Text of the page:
Hoi An is the Vietnam I’d imagined. The low rise, long houses with wooden carvings and steep roofs, bicycles on the streets, lanterns strung from building to building and rowing boats on the river. It’s the centre of tailoring and there is something special about picking out your design and fabric, being measured and picking your dress up later the same day (or overnight if you go to one of the more upmarket establishments). Even outside of the old town, Hoi An appears to me to be quieter than the bigger cities I’ve seen so far and this time the overwhelming smells as you walk the streets are incense and ash from the shop and housekeepers burning their rubbish in metal drums on the side of the road.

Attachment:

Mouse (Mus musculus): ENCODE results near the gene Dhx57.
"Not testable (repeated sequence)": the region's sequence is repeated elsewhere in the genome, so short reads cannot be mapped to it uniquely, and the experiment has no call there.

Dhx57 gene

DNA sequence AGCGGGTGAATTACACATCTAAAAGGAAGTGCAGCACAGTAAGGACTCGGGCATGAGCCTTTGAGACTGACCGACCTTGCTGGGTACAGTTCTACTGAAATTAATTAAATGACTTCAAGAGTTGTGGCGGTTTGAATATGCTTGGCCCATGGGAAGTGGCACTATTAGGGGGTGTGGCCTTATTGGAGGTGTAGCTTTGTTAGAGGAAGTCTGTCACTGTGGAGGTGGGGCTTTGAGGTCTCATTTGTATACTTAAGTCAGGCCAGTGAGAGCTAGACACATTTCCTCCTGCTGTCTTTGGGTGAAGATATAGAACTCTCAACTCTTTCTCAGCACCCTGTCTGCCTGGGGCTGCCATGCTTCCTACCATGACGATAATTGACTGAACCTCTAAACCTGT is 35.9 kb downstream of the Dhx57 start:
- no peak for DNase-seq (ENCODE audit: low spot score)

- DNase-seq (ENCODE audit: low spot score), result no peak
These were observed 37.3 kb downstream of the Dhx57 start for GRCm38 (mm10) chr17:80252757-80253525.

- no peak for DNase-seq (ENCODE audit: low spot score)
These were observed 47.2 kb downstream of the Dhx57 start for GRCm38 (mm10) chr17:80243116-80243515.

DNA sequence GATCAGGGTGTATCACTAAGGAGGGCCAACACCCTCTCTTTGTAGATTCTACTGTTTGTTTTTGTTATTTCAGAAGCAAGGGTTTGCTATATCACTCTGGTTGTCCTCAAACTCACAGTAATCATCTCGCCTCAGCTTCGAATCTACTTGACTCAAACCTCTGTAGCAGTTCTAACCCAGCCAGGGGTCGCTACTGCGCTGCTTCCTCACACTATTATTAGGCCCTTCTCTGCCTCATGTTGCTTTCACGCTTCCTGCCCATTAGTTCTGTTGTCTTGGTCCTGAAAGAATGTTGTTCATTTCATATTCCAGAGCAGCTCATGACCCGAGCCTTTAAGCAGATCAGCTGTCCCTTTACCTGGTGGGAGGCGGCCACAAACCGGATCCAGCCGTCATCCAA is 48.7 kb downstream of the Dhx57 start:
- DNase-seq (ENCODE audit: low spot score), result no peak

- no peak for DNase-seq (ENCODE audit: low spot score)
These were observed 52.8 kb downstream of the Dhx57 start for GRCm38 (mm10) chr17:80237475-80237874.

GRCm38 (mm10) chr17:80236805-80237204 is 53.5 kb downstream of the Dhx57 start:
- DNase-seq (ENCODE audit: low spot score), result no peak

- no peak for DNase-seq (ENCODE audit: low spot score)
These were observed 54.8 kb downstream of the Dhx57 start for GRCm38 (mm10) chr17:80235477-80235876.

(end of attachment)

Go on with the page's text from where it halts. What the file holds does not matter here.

On Friday morning we headed out on a boat to the island of Kim Bong in the estuary. Cycling through the rice fields we visited a number of traditional craft industries. There was the 89 year old bamboo boat maker who takes ten 8 hour days to make a one-person boat (complete with cow dung and plant sap waterproofing coating) and who is only one of two men left in the industry. With his sons choosing to pursue careers in medicine and the tourist industry, this traditional skill and the knowledge with it are likely to effectively die out in the near future. We also visited a traditional rush mat maker with its husband and wife team working to create the most colourful mats used for sleeping on. Our third stop gave us the opportunity to see how rice noodles were made using the traditional methods at each stage and then the new low tech machines they use to reduce labour time at each stage today! These ladies have, with the help of Explore, now bought a fridge and sell cold drinks to local and the tourists that visit them fir extra income. It was clear from these visits that there are still aspects of traditional gender roles in Vietnam with men working the loom and women threading the reeds in mat making and there being no talk of women learning to make bamboo boats. Our last visit was to a traditional wooden house made from mahogany. The carvings and intricate detail on every aspect of the wooden frame from the joists to the ways the windows opened, closed and locked were amazing. The current generation of this wood carving family has entered and been placed at national competitions. The rest of Friday afternoon was spent on dress fittings and taking the opportunity to people and river watch from a roof top bar over a lemonade before heading to the beach for dinner.